A pivotal year for planners

Jacqueline Lockie CFPTM Chartered FCSI, deputy head of financial planning at the CISI, reflects on how significant developments in 1992 have affected the financial planning profession today

In 1992, the average UK house price was £68,634, a gallon of petrol cost £2.13 and the annual rate of inflation was 3.7%. Interest rates at the year-end stood at 6.88%, the FTSE 100 average was 2,500 and the Maastricht treaty, which founded the European single market, was signed on 7 February. In Downing Street we had John Major as Prime Minister. Looking back, some things have hardly changed at all and others either have, or are, changing significantly.

In the financial advice world we were post-Black Monday (October 1987) and polarisation (April 1988), and the market comprised mostly tied advisers, with some independent advisers. The emphasis was still on commission-based fees as clients did not widely accept the notion of paying explicitly for advice. Campbell Edgar CFPTM Chartered FCSI, head of financial planning at the CISI, recalls that the old Life Assurance and Unit Trust Regulatory Organisation (LAUTRO) commission rates were his first foray into ‘time value of money’ calculations. The indemnity commission was based on a discounted cashflow of premiums on the product being sold, so he used to manually check the commission calculation. The product quotations at that time were typically seven pages long, with regulator-prescribed wording and formulae. However, as long-standing member of the former Institute of Financial Planning (IFP), now merged with the CISI, James Martineau CFPTM Chartered FCSI recalls, there was no mention of the commission paid on a product in those seven pages. There was usually an eighth page – listed as ‘1 of 1’ – stating the amount of the commission. The client rarely saw that page because there was no requirement to disclose the amount of commission being paid until hard disclosure was introduced in 1995.
In 1992, the financial advice world consisted mainly of cold-calling advisers selling products to individualsThe financial world was polarised, with stockbrokers dominating the management of large trusts and the wealthiest of clients and financial advisers selling products to the mass market. Those few who were doing full financial planning at that time were generally members of the IFP. Jon Golding, Chartered FCSI, one of the founding members of the IFP and also a long-standing member of the CISI – originally called the Securities Institute – recalls that in 1992, the financial advice world consisted mainly of cold-calling advisers selling products to individuals.  

Many advisers who wanted to differentiate themselves from the cold-calling product selling group joined the IFP using the term ‘financial planner’ instead of ‘adviser’. Members of the IFP who wanted to do financial planning, in which the cost of the advice was separated from the cost of a product, sought out like-minded people there. (The CISI’s membership in 1992 initially comprised 4,800 members from the Stock Exchange, followed by practitioners from a range of investment activities, including investment management, corporate finance and settlement.)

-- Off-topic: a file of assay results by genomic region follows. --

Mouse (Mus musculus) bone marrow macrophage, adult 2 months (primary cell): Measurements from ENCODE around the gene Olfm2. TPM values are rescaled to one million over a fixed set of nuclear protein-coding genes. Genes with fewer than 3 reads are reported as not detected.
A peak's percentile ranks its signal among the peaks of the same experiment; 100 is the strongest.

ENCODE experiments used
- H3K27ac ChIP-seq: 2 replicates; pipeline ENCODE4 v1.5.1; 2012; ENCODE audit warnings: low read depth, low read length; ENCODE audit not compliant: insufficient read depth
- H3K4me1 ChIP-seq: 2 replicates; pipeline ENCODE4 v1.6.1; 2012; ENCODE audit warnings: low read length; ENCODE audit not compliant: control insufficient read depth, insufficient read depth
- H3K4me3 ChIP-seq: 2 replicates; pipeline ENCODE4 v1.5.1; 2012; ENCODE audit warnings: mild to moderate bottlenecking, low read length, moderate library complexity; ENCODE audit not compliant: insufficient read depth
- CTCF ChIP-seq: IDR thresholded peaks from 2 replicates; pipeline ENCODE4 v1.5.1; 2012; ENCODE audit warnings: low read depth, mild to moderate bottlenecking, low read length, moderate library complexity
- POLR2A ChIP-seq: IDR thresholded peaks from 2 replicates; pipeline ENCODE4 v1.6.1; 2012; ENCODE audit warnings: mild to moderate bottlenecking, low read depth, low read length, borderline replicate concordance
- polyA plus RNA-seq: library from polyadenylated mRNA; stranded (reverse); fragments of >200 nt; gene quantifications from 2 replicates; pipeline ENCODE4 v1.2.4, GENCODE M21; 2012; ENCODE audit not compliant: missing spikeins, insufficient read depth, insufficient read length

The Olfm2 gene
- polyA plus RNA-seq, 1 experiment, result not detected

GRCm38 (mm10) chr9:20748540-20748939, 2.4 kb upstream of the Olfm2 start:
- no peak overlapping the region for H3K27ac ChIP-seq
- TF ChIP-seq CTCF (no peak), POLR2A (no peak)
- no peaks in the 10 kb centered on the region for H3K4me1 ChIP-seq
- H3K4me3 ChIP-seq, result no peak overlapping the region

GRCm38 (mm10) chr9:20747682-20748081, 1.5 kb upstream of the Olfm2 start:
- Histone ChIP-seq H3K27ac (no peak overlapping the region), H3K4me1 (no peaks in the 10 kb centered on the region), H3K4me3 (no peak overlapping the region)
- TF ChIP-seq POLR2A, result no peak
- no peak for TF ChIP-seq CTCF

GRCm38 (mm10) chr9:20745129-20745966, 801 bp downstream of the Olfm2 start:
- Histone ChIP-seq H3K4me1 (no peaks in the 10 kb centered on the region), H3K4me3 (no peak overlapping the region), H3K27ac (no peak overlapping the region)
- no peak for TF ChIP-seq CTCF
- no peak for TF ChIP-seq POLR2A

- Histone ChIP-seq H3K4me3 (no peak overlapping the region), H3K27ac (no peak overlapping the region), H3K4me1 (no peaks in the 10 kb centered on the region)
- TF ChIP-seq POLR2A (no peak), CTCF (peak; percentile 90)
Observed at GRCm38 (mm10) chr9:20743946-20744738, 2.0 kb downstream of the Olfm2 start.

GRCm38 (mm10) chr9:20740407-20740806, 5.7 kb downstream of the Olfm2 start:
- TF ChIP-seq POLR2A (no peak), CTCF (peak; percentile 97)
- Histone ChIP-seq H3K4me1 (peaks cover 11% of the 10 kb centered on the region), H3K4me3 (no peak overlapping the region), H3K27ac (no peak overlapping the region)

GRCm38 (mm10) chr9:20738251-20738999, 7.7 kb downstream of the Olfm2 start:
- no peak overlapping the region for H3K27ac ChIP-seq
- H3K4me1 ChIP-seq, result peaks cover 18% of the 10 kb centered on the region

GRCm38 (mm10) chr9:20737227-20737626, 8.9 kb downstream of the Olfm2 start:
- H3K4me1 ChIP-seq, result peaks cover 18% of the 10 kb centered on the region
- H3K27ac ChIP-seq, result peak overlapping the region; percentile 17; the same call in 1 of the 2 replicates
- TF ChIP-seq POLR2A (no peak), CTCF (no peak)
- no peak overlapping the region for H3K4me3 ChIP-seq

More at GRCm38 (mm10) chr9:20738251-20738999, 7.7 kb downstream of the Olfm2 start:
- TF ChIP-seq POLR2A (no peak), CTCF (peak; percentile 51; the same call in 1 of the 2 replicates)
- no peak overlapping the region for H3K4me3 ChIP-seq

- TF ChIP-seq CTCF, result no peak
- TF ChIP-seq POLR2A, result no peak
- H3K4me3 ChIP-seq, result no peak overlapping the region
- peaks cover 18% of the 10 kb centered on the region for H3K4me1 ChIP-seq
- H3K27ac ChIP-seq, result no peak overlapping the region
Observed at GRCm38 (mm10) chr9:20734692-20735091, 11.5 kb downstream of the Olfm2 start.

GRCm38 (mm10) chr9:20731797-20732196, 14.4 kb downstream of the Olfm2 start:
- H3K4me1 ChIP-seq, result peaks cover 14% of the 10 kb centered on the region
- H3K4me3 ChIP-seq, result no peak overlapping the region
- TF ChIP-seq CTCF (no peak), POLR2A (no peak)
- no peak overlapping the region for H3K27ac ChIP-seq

However, as another long-standing member of the former IFP, Howard Gannaway CFPTM Chartered FCSI recalls, it was not all plain sailing. He was at the 1992 annual conference, surrounded by many different sorts of advisers, product sellers and even shipping container leasing salesmen, thinking: “I wonder how we are going to get all these people to do actual financial planning?”
Educating advisersHoward was one of the first to sit the College of Financial Planning’s exam, designed to educate advisers on how to do financial planning, which was growing in popularity in the US. At the same time, the University of the West of England in Bristol was introducing the first financial planning degree. The late Jonathon Timms was a star pupil on that course. His family sponsors the annual award for the highest mark passing the CERTIFIED FINANCIAL PLANNERTM accreditation assessment each year, in his name.

At the 1992 conference, the IFP chairman, Tony Shepherd, gave a moving speech in which he asserted that the Institute believed in financial planning first and foremost, transparency of fees to all clients and not product first, with no mention of the large rates of commission being paid to advisers. It was one of financial planning’s pivotal moments. Articles about that speech were published and persuaded many of today’s most well-respected planners, who were struggling to tolerate the commission-hungry environment, to find a home in financial planning.